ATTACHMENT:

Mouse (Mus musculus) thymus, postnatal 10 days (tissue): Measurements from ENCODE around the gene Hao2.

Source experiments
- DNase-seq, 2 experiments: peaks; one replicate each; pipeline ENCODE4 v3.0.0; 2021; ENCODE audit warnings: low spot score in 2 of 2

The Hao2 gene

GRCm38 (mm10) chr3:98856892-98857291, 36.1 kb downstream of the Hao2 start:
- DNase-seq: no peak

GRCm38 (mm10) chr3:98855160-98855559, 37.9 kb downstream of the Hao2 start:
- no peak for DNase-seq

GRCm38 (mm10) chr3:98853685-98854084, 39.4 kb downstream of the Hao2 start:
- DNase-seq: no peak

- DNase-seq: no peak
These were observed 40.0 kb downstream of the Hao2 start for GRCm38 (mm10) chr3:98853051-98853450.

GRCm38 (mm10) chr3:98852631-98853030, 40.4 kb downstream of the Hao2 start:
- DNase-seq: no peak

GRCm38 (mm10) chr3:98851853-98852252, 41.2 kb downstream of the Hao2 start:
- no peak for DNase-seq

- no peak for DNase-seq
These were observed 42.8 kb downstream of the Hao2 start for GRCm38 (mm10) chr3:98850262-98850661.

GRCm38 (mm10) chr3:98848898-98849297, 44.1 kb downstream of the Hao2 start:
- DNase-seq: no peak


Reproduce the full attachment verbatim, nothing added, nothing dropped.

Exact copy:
Mouse (Mus musculus) thymus, postnatal 10 days (tissue): Measurements from ENCODE around the gene Hao2.

Source experiments
- DNase-seq, 2 experiments: peaks; one replicate each; pipeline ENCODE4 v3.0.0; 2021; ENCODE audit warnings: low spot score in 2 of 2

The Hao2 gene

GRCm38 (mm10) chr3:98856892-98857291, 36.1 kb downstream of the Hao2 start:
- DNase-seq: no peak

GRCm38 (mm10) chr3:98855160-98855559, 37.9 kb downstream of the Hao2 start:
- no peak for DNase-seq

GRCm38 (mm10) chr3:98853685-98854084, 39.4 kb downstream of the Hao2 start:
- DNase-seq: no peak

- DNase-seq: no peak
These were observed 40.0 kb downstream of the Hao2 start for GRCm38 (mm10) chr3:98853051-98853450.

GRCm38 (mm10) chr3:98852631-98853030, 40.4 kb downstream of the Hao2 start:
- DNase-seq: no peak

GRCm38 (mm10) chr3:98851853-98852252, 41.2 kb downstream of the Hao2 start:
- no peak for DNase-seq

- no peak for DNase-seq
These were observed 42.8 kb downstream of the Hao2 start for GRCm38 (mm10) chr3:98850262-98850661.

GRCm38 (mm10) chr3:98848898-98849297, 44.1 kb downstream of the Hao2 start:
- DNase-seq: no peak